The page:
Boozehound: On the Trail of the Rare, the Obscure, and the Overrated in Spirits

Boozehound: On the Trail of the Rare, the Obscure, and the Overrated in Spirits

Jason Wilson

Language: English

Pages: 240

ISBN: 1580082882

Format: PDF / Kindle (mobi) / ePub


While some may wonder, “Does the world really need another flavored vodka?” no one answers this question quite so memorably as spirits writer and raconteur Jason Wilson does in Boozehound. (By the way, the short answer is no.) A unique blend of travelogue, spirits history, and recipe collection, Boozehound explores the origins of what we drink and the often surprising reasons behind our choices.
 
In lieu of odorless, colorless, tasteless spirits, Wilson champions Old World liquors with hard-to-define flavors—a bitter and complex Italian amari, or the ancient, aromatic herbs of Chartreuse, as well as distinctive New World offerings like lively Peruvian pisco. With an eye for adventure, Wilson seeks out visceral experiences at the source of production—visiting fields of spiky agave in Jalisco, entering the heavily and reverently-guarded Jägermeister herb room in Wolfenbüttel, and journeying to the French Alps to determine if mustachioed men in berets really handpick blossoms to make elderflower liqueur.
 
In addition, Boozehound offers more than fifty drink recipes, from three riffs on the Manhattan to cocktail-geek favorites like the Aviation and the Last Word. These recipes are presented alongside a host of opinionated essays that cherish the rare, uncover the obscure, dethrone the overrated, and unravel the mysteries of taste, trends, and terroir. Through his far-flung, intrepid traveling and tasting, Wilson shows us that perhaps nothing else as entwined with the history of human culture is quite as much fun as booze.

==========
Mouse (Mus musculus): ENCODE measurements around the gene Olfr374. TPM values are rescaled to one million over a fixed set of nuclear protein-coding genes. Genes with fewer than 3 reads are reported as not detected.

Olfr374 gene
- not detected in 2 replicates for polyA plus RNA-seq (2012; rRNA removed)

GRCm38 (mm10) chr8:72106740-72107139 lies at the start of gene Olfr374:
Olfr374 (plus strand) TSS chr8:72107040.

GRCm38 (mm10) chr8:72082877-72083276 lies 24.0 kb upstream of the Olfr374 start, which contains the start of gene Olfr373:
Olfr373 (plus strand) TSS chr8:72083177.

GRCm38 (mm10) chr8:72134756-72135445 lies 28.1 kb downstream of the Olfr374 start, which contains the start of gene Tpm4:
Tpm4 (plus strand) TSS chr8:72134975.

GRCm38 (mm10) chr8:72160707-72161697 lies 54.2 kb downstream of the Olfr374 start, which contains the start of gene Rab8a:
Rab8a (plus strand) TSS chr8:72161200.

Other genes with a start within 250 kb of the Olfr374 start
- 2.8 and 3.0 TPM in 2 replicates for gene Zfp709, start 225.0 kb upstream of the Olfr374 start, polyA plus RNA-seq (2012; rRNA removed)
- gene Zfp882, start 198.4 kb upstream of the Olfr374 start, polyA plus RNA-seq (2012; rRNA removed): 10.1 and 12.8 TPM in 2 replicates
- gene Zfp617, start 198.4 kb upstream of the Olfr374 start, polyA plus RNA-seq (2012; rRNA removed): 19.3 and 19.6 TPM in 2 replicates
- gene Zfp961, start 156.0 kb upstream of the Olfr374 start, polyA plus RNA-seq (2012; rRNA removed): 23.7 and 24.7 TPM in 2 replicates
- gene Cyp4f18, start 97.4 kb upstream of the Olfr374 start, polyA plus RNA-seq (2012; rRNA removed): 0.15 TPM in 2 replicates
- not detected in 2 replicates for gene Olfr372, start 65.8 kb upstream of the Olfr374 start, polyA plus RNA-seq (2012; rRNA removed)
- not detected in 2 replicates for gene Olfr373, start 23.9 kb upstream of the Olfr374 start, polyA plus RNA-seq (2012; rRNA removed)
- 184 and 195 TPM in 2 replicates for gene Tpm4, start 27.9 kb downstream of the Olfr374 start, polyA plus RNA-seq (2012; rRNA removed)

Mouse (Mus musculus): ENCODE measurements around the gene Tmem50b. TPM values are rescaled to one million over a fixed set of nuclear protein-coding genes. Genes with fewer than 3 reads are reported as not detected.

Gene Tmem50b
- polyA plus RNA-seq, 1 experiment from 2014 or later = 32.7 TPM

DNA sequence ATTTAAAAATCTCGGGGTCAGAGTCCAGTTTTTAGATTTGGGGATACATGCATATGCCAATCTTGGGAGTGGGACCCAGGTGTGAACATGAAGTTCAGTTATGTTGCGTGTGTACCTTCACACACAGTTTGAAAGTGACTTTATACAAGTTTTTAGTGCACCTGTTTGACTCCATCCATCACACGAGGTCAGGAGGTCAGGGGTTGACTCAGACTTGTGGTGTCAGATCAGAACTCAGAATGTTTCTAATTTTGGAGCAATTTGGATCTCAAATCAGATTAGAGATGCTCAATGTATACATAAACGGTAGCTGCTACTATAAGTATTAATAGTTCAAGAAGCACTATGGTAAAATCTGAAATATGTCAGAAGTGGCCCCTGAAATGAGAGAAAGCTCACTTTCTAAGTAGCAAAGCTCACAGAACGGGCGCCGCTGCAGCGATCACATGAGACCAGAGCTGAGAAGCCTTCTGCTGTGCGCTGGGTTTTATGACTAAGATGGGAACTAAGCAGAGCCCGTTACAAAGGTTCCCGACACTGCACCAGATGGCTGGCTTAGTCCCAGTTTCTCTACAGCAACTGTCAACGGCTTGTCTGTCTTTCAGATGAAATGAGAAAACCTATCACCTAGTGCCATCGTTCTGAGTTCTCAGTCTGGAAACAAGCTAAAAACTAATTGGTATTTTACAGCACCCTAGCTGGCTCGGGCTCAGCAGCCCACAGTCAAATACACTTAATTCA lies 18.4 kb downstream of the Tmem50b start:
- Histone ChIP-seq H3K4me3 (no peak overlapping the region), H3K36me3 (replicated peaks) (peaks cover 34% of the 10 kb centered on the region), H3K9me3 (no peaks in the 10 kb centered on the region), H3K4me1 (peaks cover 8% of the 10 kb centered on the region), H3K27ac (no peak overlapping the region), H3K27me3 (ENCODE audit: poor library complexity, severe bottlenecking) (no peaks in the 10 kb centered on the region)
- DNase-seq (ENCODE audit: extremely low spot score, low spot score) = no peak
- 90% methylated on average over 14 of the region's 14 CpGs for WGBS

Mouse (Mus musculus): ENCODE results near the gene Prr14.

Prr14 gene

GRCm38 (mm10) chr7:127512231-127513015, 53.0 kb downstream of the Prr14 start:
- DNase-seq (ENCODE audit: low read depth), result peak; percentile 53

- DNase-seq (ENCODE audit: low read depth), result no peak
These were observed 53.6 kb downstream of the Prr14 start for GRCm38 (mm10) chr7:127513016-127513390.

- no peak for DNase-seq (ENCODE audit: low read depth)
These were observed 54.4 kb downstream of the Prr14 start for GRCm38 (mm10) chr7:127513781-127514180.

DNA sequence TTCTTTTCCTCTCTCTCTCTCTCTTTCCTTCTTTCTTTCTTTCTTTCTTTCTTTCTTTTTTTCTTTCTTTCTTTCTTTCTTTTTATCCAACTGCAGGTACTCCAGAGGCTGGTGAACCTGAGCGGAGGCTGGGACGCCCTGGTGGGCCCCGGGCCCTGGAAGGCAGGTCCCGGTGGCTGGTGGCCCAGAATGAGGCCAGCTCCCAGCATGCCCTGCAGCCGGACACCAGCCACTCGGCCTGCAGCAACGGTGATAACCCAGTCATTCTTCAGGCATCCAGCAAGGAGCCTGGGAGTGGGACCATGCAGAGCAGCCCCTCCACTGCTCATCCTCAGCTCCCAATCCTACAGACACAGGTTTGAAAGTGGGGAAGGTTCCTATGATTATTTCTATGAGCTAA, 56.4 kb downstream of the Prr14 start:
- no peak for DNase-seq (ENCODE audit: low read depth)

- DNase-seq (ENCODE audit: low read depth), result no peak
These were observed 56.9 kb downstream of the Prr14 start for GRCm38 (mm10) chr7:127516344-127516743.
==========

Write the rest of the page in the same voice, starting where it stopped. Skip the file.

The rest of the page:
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(the sparkling water and ice). “If you keep these principles firmly in mind,” he writes, “you can ad lib ad infinitum.” Here are my two very favorite Fizzes. SLOE GIN FIZZ Serves 1 2 ounces Plymouth sloe gin 1 ounce freshly squeezed lemon juice 1 teaspoon simple syrup Sparkling mineral water Orange slice, for garnish Fill a shaker two-thirds full with ice. Add the sloe gin, lemon juice, and simple syrup. Shake well, then strain into a chilled highball glass filled with ice and top with

in Stealing Beauty. All of that adds up to a fairly saccharine vision of Tuscany. So I have to admit I was hopeful when everyone, including my guidebooks and the Tuaca people, called Livorno “the ugliest city in Tuscany,” with few recommended tourist sights. Most visitors simply pass through on the way to the ferryboats that leave from the port. Livorno to me immediately felt like a real, workaday Italian city, and I loved it. The evening before my visit to Tuaca, I sipped aperitivi at a few of

they liked and frowny faces to mark the ones they didn’t. Yes, I overheard someone ask, “So, Guatemala … that’s where, Central America, right?” Yes, there are numerous middle-aged men wearing Jimmy Buffet–esque island-print shirts, including one shirt I saw with pictures of bongos. No, there is not a lot of spitting going on. All of which makes for a much more fun event than most other tastings I attend. Rum is, of course, a sugarcane-based spirit, but it has many variations. Some (say, from the

empathize, and I felt for a moment like the dreaded Scotch snob pushing a big, smoky peat monster on a newbie (which I guess would go hand in hand with rum being the new single-malt Scotch). Anyway, rhum agricole may be the most complex rum of all. Only a handful of distilleries on Martinique and Guadeloupe are governed by an AOC, bestowed by the French government in 1996. Most other rums are made from molasses, but rhum agricole must be produced from 100 percent fresh, pure sugarcane juice. Some

started talking about booze without actually fixing any drinks. So allow me to break this narrative for a moment, step behind the bar, and offer you, dear reader, both a cocktail and a few thoughts. If you’re going to make it through two hundred–plus pages with me, you’ll probably be needing a few more cocktails. Consider these chapter-ending interludes as sort of like big, boozy endnotes. (And if you happen to need a bit more cocktail-making advice, on anything from stocking your bar to

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